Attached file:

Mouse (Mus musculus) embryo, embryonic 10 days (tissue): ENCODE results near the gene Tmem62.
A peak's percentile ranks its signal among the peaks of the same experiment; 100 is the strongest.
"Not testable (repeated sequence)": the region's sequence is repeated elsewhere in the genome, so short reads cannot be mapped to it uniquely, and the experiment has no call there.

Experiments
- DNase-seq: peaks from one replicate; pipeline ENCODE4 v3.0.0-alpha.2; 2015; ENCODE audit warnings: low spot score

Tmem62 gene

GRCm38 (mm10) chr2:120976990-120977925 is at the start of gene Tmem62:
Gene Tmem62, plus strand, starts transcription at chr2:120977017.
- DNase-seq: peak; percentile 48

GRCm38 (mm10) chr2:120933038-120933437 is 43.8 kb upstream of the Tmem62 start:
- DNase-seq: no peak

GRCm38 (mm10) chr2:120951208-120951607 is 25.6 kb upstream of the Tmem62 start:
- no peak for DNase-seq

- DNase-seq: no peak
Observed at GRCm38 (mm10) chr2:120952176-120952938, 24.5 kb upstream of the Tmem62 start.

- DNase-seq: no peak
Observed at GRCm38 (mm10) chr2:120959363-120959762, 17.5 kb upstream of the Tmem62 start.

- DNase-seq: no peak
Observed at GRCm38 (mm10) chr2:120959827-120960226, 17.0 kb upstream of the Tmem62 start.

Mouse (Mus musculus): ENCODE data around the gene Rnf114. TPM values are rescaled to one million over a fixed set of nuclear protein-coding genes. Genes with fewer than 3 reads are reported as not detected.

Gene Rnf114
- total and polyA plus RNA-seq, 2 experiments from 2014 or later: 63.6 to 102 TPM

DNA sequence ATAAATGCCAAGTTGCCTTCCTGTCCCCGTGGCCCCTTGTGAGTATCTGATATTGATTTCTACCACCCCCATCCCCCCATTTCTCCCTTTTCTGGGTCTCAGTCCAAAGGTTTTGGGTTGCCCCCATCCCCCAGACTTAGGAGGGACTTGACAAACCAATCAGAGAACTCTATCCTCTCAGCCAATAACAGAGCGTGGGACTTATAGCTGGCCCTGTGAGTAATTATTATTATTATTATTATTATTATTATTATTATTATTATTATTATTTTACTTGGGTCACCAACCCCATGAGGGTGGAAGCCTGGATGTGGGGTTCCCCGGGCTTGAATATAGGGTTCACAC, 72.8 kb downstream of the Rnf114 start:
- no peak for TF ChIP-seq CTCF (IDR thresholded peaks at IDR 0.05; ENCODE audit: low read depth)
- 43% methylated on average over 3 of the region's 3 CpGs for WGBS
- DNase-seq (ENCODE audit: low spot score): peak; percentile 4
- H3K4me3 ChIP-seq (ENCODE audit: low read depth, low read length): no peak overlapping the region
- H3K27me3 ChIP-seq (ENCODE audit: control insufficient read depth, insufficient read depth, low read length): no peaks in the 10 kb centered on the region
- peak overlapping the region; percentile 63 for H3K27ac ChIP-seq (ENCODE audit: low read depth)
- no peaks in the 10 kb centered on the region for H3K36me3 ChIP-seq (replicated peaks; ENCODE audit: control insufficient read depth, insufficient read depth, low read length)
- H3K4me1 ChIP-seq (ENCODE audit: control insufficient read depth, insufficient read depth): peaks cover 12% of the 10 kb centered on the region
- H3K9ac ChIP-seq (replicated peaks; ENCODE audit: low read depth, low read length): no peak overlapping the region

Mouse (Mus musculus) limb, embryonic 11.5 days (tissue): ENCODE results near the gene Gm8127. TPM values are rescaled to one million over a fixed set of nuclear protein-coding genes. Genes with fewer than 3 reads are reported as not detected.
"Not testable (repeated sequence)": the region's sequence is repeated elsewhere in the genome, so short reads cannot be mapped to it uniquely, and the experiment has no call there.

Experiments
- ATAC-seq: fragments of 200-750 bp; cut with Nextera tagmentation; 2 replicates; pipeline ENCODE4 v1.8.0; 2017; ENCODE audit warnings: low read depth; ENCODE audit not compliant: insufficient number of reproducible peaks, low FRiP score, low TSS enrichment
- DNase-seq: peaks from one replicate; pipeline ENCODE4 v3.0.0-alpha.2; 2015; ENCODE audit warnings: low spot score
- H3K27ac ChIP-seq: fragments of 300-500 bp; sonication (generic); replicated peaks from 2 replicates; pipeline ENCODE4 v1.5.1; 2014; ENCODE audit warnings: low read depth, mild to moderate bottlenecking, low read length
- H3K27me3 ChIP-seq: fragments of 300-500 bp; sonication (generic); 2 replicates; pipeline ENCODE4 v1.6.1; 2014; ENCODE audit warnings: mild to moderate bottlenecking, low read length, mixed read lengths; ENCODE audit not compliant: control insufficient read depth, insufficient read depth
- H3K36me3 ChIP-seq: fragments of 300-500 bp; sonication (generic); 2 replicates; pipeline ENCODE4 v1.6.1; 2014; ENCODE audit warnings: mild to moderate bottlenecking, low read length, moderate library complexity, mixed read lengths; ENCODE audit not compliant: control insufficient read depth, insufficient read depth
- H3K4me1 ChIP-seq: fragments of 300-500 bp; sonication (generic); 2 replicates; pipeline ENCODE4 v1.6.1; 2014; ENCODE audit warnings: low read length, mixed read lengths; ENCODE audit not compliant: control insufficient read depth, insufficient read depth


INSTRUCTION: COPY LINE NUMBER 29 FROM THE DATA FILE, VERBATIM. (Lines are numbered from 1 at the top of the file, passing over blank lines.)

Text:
- peak overlapping the region; percentile 63 for H3K27ac ChIP-seq (ENCODE audit: low read depth)